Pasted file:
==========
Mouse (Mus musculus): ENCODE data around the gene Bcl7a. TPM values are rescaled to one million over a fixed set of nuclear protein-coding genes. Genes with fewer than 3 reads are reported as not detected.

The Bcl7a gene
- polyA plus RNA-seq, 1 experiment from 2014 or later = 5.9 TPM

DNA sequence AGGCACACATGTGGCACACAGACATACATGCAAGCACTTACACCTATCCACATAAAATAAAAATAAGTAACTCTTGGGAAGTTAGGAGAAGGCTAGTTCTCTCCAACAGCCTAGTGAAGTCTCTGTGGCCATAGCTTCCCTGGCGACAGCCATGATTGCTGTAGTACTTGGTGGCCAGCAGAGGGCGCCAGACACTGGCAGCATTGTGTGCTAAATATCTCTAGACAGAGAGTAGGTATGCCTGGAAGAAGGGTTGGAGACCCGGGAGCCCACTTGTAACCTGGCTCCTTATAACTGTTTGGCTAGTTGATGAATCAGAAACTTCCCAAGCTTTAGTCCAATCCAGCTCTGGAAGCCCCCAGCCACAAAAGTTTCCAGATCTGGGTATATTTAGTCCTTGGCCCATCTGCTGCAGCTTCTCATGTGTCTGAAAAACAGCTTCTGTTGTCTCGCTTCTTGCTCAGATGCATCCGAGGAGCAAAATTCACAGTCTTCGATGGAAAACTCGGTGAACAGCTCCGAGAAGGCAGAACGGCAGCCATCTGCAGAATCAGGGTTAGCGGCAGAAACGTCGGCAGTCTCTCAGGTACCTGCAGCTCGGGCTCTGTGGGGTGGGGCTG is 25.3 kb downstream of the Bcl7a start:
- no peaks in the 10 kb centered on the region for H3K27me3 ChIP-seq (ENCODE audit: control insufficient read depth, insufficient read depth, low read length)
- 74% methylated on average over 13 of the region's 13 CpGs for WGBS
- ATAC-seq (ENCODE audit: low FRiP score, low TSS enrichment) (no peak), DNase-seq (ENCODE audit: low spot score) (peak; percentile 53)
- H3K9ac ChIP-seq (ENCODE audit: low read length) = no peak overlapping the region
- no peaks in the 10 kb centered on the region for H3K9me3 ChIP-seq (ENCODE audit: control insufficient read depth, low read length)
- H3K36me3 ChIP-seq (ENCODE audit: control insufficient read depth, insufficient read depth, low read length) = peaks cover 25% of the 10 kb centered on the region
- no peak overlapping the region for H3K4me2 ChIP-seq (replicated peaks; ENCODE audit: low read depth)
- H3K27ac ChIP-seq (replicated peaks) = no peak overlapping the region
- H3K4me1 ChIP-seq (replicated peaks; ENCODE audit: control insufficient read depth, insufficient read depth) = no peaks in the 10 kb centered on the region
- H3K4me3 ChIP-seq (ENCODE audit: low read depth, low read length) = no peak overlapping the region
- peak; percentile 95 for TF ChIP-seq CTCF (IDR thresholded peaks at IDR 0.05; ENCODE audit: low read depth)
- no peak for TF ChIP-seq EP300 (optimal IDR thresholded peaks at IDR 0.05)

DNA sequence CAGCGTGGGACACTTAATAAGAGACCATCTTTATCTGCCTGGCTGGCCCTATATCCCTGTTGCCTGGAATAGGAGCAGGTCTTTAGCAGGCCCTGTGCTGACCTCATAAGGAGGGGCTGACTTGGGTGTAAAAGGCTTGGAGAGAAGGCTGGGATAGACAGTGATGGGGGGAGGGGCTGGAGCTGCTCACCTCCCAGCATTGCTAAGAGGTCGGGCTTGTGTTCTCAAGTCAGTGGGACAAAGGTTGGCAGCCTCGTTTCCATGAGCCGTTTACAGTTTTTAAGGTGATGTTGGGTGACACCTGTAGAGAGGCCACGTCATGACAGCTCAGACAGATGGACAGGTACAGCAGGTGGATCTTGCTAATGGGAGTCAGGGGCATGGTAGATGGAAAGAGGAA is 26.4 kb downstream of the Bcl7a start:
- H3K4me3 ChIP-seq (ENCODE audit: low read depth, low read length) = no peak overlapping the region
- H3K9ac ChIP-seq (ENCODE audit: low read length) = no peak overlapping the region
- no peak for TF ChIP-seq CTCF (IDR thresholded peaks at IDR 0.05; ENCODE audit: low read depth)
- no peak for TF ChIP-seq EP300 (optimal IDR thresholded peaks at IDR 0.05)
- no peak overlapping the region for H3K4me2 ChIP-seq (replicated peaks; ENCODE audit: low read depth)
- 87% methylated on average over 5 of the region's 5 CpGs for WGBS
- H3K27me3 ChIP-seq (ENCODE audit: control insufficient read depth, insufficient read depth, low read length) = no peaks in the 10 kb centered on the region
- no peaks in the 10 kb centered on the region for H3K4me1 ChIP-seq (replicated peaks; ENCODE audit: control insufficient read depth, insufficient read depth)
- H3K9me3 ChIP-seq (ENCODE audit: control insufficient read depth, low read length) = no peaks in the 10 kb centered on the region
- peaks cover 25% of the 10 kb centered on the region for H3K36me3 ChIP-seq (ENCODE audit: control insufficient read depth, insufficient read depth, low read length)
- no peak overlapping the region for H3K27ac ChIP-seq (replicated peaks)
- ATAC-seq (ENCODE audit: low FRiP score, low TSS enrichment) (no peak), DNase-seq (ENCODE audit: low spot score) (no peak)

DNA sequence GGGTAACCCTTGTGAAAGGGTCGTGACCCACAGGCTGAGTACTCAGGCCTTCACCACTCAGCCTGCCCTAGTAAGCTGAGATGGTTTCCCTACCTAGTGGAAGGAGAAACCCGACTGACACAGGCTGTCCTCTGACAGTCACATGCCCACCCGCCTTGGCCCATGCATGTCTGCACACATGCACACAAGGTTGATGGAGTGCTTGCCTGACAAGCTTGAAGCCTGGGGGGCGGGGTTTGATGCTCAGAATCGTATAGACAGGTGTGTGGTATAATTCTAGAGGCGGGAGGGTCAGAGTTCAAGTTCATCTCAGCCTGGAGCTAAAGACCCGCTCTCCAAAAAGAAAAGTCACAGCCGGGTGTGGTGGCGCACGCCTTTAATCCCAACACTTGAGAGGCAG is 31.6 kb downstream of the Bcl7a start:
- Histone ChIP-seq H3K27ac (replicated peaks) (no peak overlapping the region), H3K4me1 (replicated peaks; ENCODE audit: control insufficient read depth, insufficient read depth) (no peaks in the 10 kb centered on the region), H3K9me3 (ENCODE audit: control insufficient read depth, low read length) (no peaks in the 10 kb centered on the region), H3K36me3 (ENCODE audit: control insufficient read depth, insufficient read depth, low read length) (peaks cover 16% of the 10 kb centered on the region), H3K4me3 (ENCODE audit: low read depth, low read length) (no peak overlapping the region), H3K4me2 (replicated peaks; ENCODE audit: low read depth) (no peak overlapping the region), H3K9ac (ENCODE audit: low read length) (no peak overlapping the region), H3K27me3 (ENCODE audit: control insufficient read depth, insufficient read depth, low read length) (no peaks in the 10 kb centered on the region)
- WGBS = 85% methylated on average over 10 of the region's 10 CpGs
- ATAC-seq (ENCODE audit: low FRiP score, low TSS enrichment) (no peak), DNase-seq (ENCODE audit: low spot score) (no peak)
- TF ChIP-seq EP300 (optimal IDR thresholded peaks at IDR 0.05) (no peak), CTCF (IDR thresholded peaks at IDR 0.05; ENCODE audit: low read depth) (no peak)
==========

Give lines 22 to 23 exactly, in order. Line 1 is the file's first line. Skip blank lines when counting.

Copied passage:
- no peak overlapping the region for H3K4me2 ChIP-seq (replicated peaks; ENCODE audit: low read depth)
- 87% methylated on average over 5 of the region's 5 CpGs for WGBS